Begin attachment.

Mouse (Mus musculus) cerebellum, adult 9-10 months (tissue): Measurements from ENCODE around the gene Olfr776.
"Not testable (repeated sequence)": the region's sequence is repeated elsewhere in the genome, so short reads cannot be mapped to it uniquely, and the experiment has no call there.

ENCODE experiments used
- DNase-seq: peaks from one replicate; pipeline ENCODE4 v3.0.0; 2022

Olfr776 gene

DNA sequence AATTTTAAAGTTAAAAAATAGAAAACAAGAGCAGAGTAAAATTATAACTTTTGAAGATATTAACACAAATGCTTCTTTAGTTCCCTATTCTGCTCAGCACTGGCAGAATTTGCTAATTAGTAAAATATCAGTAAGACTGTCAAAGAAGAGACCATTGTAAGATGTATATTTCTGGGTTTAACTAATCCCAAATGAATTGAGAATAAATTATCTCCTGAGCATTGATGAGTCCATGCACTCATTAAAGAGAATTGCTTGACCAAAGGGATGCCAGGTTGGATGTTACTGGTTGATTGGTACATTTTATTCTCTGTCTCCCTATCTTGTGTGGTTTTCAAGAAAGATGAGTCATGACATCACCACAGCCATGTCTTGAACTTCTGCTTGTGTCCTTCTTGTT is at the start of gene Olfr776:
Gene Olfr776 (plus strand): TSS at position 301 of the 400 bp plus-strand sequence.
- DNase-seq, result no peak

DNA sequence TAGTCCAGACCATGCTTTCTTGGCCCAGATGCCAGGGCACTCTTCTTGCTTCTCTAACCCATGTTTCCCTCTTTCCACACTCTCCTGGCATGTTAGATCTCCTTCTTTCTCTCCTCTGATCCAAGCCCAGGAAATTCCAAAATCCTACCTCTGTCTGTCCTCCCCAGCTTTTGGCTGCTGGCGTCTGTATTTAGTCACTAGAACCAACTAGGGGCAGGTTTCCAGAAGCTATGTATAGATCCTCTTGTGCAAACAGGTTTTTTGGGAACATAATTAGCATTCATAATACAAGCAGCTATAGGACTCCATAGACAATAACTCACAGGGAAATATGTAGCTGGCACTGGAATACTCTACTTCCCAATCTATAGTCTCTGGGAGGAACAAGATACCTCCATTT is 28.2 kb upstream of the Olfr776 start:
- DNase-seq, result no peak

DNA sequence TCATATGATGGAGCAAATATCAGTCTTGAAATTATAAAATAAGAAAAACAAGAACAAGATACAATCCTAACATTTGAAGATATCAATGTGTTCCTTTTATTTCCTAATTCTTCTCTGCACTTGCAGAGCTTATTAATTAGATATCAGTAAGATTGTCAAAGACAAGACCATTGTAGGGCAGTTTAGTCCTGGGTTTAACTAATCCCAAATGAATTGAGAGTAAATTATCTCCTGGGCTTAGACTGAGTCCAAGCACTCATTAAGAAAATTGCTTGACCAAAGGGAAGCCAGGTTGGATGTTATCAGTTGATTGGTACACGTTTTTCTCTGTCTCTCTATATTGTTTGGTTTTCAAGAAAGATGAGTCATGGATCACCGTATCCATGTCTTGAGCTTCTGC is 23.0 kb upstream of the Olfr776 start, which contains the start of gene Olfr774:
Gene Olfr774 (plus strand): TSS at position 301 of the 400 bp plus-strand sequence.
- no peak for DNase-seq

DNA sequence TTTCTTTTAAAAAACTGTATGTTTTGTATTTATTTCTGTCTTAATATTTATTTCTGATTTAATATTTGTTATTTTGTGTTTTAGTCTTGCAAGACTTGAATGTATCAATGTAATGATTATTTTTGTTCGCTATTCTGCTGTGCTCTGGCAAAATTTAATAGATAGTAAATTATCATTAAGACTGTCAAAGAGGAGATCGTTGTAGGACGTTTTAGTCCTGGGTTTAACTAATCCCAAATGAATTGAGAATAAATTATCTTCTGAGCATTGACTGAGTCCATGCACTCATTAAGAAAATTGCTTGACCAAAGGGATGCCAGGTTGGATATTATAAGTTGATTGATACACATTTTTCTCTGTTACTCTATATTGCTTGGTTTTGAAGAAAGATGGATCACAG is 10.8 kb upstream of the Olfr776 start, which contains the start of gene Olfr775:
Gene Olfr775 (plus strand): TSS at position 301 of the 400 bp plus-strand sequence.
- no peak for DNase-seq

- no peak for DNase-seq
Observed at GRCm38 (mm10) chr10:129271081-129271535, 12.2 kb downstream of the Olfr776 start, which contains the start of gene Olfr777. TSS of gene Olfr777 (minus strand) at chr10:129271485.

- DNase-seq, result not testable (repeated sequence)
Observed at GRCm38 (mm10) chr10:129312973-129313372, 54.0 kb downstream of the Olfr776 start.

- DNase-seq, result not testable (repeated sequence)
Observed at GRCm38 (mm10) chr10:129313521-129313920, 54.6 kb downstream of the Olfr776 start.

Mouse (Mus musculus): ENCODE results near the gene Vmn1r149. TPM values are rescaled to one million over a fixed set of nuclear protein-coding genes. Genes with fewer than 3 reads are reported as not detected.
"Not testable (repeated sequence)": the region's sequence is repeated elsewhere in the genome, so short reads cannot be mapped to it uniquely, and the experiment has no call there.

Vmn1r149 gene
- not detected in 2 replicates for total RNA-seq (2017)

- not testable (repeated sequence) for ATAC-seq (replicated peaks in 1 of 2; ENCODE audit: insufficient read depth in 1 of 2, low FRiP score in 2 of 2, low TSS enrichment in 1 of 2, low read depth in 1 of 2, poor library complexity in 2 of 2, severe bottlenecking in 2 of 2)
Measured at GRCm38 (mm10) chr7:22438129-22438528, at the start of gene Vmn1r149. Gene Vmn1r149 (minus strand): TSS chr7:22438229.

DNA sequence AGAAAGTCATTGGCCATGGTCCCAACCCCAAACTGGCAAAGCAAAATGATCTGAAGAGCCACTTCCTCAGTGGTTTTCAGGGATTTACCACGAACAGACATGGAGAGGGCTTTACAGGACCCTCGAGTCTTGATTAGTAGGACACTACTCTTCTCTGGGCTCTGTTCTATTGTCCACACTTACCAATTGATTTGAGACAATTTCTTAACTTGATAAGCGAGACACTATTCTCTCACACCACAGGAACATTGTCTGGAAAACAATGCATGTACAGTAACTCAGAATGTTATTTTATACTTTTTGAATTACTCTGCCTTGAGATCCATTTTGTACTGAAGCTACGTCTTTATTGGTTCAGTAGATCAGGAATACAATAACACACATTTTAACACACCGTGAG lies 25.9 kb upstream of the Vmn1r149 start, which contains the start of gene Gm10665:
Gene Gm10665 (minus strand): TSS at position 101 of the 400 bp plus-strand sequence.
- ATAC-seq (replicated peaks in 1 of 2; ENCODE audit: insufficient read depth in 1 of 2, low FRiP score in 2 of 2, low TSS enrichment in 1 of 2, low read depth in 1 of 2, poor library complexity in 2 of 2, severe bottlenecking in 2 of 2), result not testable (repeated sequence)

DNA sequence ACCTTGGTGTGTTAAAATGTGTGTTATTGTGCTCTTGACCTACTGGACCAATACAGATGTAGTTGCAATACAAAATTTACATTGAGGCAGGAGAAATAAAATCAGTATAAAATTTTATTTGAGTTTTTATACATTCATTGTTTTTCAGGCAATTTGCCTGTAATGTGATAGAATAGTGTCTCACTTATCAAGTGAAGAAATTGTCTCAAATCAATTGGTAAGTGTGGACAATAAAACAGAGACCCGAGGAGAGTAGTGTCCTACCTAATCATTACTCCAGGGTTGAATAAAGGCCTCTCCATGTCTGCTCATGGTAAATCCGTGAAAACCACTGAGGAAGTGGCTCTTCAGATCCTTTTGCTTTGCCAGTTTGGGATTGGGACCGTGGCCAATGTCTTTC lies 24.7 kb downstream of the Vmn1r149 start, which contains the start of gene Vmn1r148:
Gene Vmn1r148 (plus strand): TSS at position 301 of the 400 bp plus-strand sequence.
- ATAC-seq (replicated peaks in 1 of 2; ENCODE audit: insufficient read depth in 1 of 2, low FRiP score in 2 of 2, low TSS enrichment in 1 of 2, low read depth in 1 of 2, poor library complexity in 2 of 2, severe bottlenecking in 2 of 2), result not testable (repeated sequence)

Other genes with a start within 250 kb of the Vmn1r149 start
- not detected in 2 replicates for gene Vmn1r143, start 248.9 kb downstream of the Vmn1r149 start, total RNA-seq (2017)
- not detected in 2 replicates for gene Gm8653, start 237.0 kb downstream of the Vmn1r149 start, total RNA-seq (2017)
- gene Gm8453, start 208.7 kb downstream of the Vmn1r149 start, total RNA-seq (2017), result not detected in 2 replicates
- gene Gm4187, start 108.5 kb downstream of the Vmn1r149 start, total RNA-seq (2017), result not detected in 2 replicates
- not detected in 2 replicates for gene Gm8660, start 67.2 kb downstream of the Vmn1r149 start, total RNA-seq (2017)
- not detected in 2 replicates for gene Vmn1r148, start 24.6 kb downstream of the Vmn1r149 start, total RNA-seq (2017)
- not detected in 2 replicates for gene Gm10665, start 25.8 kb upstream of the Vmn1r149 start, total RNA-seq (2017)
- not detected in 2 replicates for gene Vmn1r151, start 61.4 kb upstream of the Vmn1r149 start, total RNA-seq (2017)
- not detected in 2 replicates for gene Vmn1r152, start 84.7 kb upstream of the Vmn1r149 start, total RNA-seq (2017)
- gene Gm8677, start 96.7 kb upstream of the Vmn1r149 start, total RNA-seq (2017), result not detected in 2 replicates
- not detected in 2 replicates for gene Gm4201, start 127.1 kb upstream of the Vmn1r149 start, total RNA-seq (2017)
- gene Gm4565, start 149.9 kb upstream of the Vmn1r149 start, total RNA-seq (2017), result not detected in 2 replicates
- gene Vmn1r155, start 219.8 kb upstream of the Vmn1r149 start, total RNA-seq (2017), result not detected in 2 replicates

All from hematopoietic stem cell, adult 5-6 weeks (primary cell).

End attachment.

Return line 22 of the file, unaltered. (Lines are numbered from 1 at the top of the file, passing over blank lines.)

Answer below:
Observed at GRCm38 (mm10) chr10:129313521-129313920, 54.6 kb downstream of the Olfr776 start.